Worthwhile points. I just want to mention that I pushed the essay in the direction of pure population numbers at the expense of how we live (consumption) purposely. There are too many people out there today, by my observation, who are strongly focused on the latter, but completely dismiss the former.
I wanted to point out that if we look at some very basic ecological science, it makes some key points about population which we’re wise not to disregard.
On the economics topic, I hear your point, but at the same time I see value in the work of people like Brian Czech who pushes the steady state economy, emphasizing the “fundamental conflict between economic growth and environmental protection.” Having someone coming out and saying it that bluntly helps to open up the debate and get people questioning long held assumptions.
Again, though, I do see merit in what you’re saying. Your comments sound in line with those of the Redefining Progress folks and maybe even the “Gross National Happiness” of Bhutan.
You’ve posted some great responses to some tough questioning on TOD!
I see you’ve encountered Mr. Pitt. He’s hard-nosed and hard core – nothing but peer reviewed numbers are good enough for that man! Reading his comments on your thread has convinced me that he hasn’t yet thought deeply about the effect fertilizer prices in the context of declining natural gas supplies and increasing regional economic disparities, though. I think there are some quantitative surprises waiting for him down that road.
Good for Prof. Goose for continuing to beat the carrying capacity/population drum. He’s put up a remarkable number of articles dealing with the topic. Yours is one of the better ones, succinct, thoughtful and to the point.
Trinifar: “Where is there any support for your science fiction view of the future?”
The recent (Oct. 2007) report by the National Space Security Office is a good place to start:
Congratulations, John, on a job well done at The Oil Drum. From what I can read into the 144 comments to your article over there (so far), it is becoming ever more clear to me that there are very important psychological components to this whole environmental degradation debate; an issue which can hardly be overlooked for much longer. I mean: What is this whole environmental mish-mash debate doing to us, as individuals persons as well as social groups — smaller and larger? I’m afraid. —
Yes, it does appear more and more people are beginning to awaken, finally, thanks to the coming of each new day, to something that is new and unforeseen about the world we inhabit.
We have only become awakened a few days earlier than those who are now about to be released from their slumber.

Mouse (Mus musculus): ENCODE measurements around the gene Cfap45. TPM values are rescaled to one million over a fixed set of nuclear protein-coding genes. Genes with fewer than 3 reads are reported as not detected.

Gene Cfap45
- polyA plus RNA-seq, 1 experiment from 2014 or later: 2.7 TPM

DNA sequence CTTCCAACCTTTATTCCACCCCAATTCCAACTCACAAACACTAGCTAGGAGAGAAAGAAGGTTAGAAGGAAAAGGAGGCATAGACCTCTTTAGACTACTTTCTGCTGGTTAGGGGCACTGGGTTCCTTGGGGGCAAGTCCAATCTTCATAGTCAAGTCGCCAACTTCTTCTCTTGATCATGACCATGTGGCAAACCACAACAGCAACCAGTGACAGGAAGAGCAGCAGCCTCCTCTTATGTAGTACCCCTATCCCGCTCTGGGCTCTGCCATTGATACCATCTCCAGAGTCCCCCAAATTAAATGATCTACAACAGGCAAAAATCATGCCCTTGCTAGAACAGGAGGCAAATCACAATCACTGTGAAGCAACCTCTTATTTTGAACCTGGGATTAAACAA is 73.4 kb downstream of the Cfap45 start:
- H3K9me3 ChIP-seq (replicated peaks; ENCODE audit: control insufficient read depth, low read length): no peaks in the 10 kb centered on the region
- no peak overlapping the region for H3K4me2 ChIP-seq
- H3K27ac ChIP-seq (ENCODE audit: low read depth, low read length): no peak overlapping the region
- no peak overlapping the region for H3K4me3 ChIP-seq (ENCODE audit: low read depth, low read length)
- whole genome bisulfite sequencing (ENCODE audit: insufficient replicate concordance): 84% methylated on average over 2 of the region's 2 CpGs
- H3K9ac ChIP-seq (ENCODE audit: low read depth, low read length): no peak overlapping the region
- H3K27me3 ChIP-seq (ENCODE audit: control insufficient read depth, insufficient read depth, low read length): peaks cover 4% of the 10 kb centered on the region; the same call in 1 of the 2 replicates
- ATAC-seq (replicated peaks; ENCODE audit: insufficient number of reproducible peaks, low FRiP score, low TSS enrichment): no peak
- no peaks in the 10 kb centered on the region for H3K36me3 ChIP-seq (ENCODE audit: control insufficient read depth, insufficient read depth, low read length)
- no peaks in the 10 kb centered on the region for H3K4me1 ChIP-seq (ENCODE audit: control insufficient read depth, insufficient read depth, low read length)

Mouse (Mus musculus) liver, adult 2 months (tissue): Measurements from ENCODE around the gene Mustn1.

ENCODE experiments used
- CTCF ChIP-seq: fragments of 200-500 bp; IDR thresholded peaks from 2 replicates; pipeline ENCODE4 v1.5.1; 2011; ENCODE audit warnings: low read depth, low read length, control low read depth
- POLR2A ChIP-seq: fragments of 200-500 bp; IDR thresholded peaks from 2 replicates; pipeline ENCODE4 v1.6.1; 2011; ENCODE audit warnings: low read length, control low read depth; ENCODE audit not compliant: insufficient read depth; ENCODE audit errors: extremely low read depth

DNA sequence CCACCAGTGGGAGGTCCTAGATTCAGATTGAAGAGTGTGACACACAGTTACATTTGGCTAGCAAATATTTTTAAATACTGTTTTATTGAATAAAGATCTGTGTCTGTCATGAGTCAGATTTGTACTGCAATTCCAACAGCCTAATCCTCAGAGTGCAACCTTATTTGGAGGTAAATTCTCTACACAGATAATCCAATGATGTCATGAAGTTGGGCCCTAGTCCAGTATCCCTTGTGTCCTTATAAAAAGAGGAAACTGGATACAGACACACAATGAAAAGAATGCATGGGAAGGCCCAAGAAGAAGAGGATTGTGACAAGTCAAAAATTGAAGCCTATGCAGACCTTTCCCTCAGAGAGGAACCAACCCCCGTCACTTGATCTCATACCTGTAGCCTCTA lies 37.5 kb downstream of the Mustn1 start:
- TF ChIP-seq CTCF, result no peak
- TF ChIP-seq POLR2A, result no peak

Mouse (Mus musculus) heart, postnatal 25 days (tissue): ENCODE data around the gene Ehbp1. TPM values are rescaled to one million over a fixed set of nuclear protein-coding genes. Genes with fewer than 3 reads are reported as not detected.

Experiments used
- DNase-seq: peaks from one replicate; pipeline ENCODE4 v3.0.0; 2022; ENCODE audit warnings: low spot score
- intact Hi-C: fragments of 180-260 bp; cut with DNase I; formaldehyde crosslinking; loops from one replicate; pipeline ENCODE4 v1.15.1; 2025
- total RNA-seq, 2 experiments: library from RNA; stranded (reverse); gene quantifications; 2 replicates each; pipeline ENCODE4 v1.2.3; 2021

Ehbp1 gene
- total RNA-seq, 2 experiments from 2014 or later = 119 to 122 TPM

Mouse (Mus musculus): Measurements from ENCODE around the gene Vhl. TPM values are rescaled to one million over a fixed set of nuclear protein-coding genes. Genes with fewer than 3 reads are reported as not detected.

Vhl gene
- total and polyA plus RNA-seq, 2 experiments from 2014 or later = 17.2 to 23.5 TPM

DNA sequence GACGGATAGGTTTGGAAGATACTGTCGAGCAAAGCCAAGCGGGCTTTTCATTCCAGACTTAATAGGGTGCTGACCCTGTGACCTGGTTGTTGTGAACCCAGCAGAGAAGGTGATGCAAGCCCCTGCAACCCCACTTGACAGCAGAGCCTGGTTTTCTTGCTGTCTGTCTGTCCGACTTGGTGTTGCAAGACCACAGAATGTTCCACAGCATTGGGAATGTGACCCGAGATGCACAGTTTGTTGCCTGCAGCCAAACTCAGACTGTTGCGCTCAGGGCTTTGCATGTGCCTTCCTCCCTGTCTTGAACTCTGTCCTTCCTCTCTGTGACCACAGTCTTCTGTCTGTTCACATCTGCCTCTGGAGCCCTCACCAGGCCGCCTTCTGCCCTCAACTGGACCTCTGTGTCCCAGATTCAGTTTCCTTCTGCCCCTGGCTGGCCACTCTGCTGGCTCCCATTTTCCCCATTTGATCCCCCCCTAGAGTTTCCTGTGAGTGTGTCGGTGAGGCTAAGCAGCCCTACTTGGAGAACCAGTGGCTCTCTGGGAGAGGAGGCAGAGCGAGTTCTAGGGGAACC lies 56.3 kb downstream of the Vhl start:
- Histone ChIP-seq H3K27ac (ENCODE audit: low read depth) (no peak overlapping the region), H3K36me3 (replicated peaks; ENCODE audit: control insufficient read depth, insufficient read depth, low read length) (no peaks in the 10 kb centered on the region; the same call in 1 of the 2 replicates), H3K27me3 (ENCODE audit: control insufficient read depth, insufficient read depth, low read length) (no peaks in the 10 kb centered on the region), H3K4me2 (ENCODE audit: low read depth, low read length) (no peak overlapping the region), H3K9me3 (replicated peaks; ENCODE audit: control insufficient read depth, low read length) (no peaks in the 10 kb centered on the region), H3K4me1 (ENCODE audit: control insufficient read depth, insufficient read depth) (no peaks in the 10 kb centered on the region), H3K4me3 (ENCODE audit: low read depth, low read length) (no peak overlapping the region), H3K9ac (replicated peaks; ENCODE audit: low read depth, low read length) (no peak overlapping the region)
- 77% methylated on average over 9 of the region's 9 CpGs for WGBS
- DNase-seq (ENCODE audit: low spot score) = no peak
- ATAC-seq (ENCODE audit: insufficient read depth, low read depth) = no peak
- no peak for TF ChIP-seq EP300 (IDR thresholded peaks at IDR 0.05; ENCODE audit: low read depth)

When they perceive what we are discussing, it will be as if they are seeing the world God blesses us to inhabit for the first time, I suppose.
Many more people are soon going to be able to see that while nothing about the surface of the Earth has changed, not really; everything is different.
I remember reading somewhere — I just don’t remember the source of this information — that we’re already producing food enough to feed 12 billion people or so. But a large quantity of this food is being used to feed animals (pigs, sheep, cows, cats, dogs, ducks, geese, hens, etc.), and another large quantity of the farm produce goes to waste, especially as simple thrash or litter here in the western world and northern hemisphere. To put it simple: I’m not ready to just sit down and accept the idea of overshoot. It’s a question of distribution, first and foremost, and everyone knows this.
Thanks Paul. At this point I’m feeling pretty satisfied that there’s no fundamental flaw in the line of reasoning I laid out in the essay, though I admit I didn’t do anything to prove the fossil fuel-population link. The main objection of Pitt’s that interested me was that to my point #3 – that much of today’s ecological degradation indicates that, living as we do (to use Al Bartlett’s phrase, which I can’t seem to improve on), we’re in overshoot. I think I finally nailed the logic of it with this:
It’s even easier to make the point with something like species loss, I think.
The responses point, though, to the importance of eventually finding more support (if it’s there) for the contention that solving energy will not, alone, be enough to bring us back to within carrying capacity. Hmmm, I also could have mentioned the point that a smaller population has more resiliency. Next time…
Any links, Paul, on the fertilizer issue you mention?
I’ll tell you, it’s nice to get something posted on TOD, but as one who feels compelled to defend his arguments against over-the-top criticisms, it’s a lot of work! 😕
From what I’ve read you’re right that the problem with food is currently distribution. There are concerns though about the future — water issues, soil issues, climate change induced drought concerns, etc. And other things already underway, such as mass extinction, could eventually impact food. So, yeah, we need to solve the distribution issue, and then work to prevent the convergence of other issues from making true food shortage a real problem.
Great work…….just splendid work. Keep going.
See this post I wrote back in February for my take on a different large-scale, space-based project.
As for the report you mention, I read it and it comes off as exactly what it is: a wishful proposal by a couple of junior Air Force officers. (That is, in so are as the authors can be identified at all.) There is no science in it. It’s just a collection of unsupported claims. Take a look at their blog here on WordPress, especially this post about criticisms of the project.